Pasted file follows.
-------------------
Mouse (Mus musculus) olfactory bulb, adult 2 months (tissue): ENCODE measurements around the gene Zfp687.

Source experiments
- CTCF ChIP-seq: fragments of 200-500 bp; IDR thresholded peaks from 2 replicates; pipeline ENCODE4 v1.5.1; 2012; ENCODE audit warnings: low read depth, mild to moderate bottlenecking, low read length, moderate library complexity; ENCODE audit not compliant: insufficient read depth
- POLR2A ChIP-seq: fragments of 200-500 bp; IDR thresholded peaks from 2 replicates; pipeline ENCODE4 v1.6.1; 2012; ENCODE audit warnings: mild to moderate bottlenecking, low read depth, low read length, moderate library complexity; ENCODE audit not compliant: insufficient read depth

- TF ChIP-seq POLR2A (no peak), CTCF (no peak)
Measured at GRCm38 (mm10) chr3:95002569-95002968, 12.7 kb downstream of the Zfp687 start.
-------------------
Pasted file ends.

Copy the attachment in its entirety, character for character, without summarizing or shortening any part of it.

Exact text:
Mouse (Mus musculus) olfactory bulb, adult 2 months (tissue): ENCODE measurements around the gene Zfp687.

Source experiments
- CTCF ChIP-seq: fragments of 200-500 bp; IDR thresholded peaks from 2 replicates; pipeline ENCODE4 v1.5.1; 2012; ENCODE audit warnings: low read depth, mild to moderate bottlenecking, low read length, moderate library complexity; ENCODE audit not compliant: insufficient read depth
- POLR2A ChIP-seq: fragments of 200-500 bp; IDR thresholded peaks from 2 replicates; pipeline ENCODE4 v1.6.1; 2012; ENCODE audit warnings: mild to moderate bottlenecking, low read depth, low read length, moderate library complexity; ENCODE audit not compliant: insufficient read depth

- TF ChIP-seq POLR2A (no peak), CTCF (no peak)
Measured at GRCm38 (mm10) chr3:95002569-95002968, 12.7 kb downstream of the Zfp687 start.